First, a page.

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Akseli Gallen-Kallela

Akseli Gallen-Kallela

Akseli Gallen-Kallela is famed for his illustrations of the 19th century Finnish national epic poem ‘Kalevala’. Throughout his career, Gallen-Kallela produced hundreds of emotional paintings of Finland’s countryside and its dwellers, always incorporating a mixture of artistic styles of the time.

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8 Notable 20th-Century Finnish Artists

8 Notable 20th-Century Finnish Artists

TheCollector · 21 Sep, 2022 @ 07:12

Visual art embraced the Finnish form of epic poetry known as Kalevala, Finnish landscapes, and the life of its people as its main inspiration.

 

About the Artist

Akseli Gallen-Kallela is famed for his illustrations of the 19th century Finnish national epic poem ‘Kalevala’. Throughout his career, Gallen-Kallela produced hundreds of emotional paintings of Finland’s countryside and its dwellers, always incorporating a mixture of artistic styles of the time.

Akseli Gallen-Kallela is famous primarily for his illustrations of the 19th century Finnish national epic poem ‘Kalevala’. This composition assembles collective oral traditions and recounts the ancient Finnish creation myth of the earth, plants and animals through a set of old ballads, lyrical songs and incantations. Throughout his career Gallen-Kallela produced hundreds of emotional paintings of Finland’s countryside and its dwellers, always incorporating a mixture of artistic styles of the time.

Born in the small village of Pori, Finland in 1865, Gallen-Kallela was a keen artist since his early years. He began drawing classes at the Finnish Art Society in 1881 and started an apprenticeship under the well-established Finnish painter Adolf von Becker the following year. Inspired by French Realism and eager to experience a more cosmopolitan life, in 1884 he moved to Paris to study at the Académie Julian.

Gallen-Kallela's artistic and political concerns, however, brought him back to his homeland. In 1888 he painted a triptych based on a scene from the ‘Kalevala’ poem, the Aino myth of creation. The first of many paintings on this subject, the work immediately brought him fame and prompted the Finnish government to commission a second version. Over the years, Gallen-Kallela's ‘Kalevala’ paintings helped turn the poem into a manifesto of Finnish identity and a plea for independence, which acquired a particular political importance as the country’s relationship with Russia declined.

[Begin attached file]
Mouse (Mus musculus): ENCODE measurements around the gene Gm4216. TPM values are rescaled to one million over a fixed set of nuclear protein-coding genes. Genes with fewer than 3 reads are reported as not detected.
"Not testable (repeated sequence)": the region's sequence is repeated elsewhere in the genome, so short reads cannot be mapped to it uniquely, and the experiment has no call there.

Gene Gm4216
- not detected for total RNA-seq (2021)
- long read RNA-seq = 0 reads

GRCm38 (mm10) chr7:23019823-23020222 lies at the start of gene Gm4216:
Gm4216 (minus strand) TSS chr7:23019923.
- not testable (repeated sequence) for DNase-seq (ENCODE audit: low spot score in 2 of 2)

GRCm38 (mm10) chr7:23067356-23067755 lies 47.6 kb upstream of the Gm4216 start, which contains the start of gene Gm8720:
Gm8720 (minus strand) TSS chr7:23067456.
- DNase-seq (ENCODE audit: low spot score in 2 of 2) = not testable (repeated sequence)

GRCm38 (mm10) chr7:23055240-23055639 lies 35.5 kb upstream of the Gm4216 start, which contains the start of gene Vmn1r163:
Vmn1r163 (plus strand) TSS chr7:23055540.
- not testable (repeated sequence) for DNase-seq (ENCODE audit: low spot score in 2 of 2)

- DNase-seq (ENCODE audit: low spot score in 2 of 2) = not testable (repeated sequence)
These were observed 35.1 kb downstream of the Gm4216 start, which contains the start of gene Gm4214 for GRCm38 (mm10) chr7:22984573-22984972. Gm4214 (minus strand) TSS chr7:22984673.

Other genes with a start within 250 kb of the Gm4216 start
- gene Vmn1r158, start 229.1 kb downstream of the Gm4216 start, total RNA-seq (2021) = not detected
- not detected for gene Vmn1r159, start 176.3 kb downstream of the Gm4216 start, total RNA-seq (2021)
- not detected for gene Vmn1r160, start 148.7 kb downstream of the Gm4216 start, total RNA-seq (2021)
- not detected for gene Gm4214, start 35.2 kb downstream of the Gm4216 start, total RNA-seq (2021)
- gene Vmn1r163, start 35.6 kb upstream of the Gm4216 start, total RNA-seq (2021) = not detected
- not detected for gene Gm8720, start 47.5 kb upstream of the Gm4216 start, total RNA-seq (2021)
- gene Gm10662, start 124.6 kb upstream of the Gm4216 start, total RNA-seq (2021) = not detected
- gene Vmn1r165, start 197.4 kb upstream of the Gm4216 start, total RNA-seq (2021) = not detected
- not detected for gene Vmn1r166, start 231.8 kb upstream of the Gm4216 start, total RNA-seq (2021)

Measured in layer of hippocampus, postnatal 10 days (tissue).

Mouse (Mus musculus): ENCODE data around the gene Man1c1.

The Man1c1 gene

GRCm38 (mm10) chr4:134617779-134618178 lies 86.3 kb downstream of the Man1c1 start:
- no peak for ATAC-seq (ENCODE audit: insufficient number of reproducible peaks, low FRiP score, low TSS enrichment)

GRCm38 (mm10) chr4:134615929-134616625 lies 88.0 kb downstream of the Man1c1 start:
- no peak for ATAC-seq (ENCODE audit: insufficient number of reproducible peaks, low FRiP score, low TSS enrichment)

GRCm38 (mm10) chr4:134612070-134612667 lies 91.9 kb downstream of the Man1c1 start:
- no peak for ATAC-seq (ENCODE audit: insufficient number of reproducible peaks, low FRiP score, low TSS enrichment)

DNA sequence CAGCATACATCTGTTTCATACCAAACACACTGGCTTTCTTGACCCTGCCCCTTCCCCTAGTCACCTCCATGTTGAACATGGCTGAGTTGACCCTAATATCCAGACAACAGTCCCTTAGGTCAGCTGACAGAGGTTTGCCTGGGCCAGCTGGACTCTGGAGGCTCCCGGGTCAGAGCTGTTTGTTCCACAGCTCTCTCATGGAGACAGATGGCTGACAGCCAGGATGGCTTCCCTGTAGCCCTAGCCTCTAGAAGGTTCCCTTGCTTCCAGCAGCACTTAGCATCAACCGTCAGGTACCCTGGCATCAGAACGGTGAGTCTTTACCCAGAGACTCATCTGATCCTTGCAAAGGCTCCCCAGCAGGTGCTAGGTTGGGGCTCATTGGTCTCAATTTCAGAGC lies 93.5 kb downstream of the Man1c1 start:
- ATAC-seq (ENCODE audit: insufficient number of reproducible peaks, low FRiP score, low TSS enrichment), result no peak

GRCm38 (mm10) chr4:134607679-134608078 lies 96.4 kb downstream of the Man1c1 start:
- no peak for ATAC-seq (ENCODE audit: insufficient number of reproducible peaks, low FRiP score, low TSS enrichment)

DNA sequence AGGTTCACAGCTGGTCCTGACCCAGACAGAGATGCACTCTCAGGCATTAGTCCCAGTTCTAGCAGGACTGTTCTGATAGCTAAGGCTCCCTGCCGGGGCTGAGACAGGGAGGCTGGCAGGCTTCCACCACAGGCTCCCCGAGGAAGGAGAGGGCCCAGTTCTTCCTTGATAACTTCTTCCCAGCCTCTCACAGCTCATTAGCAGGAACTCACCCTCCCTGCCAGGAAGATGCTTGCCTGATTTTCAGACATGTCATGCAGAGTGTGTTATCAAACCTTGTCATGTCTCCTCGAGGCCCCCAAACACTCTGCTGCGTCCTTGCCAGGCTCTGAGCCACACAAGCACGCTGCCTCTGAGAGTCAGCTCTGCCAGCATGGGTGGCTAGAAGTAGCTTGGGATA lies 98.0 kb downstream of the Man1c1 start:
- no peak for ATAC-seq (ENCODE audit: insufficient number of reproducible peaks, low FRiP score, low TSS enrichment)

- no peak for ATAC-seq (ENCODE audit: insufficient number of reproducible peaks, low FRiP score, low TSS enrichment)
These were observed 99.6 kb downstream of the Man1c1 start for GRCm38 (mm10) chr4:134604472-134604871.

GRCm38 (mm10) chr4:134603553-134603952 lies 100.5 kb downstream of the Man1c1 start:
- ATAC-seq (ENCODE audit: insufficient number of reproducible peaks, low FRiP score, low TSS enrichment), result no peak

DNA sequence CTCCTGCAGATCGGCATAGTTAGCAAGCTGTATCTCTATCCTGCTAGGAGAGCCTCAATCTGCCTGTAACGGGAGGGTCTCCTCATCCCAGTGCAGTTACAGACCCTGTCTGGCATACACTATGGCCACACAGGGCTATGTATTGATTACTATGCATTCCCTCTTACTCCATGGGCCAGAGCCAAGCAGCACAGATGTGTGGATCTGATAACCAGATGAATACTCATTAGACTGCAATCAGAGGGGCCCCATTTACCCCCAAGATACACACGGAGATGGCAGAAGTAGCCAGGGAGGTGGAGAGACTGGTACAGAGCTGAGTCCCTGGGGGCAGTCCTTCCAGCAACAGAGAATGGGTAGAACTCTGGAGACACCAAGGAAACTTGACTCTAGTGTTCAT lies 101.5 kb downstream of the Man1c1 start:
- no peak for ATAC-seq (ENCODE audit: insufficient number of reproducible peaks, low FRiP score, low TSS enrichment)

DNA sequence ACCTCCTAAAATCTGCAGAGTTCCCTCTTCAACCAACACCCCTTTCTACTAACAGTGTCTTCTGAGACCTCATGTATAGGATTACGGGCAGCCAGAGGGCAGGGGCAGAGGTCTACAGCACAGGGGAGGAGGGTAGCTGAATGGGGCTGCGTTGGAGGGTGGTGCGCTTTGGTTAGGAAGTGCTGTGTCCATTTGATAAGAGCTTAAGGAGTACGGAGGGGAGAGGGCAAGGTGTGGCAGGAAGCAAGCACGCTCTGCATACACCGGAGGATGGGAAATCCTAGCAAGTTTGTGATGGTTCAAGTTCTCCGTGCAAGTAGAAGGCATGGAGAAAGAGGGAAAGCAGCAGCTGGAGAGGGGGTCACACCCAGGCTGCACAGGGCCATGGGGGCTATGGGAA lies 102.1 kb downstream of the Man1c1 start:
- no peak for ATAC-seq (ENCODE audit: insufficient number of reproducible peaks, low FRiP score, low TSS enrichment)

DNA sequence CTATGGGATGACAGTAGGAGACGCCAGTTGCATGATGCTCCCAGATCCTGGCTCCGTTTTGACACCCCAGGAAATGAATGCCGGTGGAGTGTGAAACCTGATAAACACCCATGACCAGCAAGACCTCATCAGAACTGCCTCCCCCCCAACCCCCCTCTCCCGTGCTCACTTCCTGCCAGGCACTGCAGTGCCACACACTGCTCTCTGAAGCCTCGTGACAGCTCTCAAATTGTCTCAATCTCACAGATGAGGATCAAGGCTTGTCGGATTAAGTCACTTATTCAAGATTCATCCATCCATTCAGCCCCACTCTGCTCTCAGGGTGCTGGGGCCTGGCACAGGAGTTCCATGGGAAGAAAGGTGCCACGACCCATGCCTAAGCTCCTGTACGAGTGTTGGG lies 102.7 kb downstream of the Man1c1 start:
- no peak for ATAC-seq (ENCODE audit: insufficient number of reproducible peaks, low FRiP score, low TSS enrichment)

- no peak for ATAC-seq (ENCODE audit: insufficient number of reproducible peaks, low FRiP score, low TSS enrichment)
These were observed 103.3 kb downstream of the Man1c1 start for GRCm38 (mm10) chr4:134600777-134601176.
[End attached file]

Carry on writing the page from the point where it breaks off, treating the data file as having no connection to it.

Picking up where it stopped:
These works employ a deliberately archaic, medievalist style, combining mystical depictions of nature with the emotional narratives of Finnish folk tales. Forms and colours assume symbolic meanings and convey a sense of a broad cultural communality which viewers read through an explicitly political lens. On one level, the painting ‘Lake Keitele’ (1905), which resides in the National Gallery in London, is a study of reflections on the surface of a lake. This naturalism is disrupted by the dramatic zigzag patterns across the lake, which, the artist said, trace the path of Väinämöinen (the Finnish god of poetry and magic) moving across the water. The high viewpoint immerses the spectator in this primordial nature, infused with the spirit world.

Despite his love for Finland, Gallen-Kallela travelled extensively throughout Europe and beyond. In 1894 he moved to Berlin, later visiting London and Italy before moving to Nairobi with his family in 1909. There, he collected African artefacts and painted more than a hundred Expressionist oil paintings, such as ‘Mount Kenya’ (1909). The artworks of this period depict still lifes, landscapes and vivid scenes of typical colonial life, with bold colours and thick impasto bordering on abstraction. In 1918 Gallen-Kallela and his son Jorma returned to Finland to join the frontlines of the Finnish Civil War, travelling through the United States and South America after its finish.

Gallen-Kallela died in 1931 before he could finish his illustrations for the book ‘Great Kalevala’. Throughout his career, he experimented with different artistic styles, moving fluidly between Realism, Symbolism and Expressionism. His transformative style is echoed in his itinerant life, spent across various continents but only ever painting the landscapes of Finland and Africa. In these places, he discovered cultures with a deep reverence for nature and magnified this ideal existence in his mystical landscapes.

Akseli Gallen-Kallela
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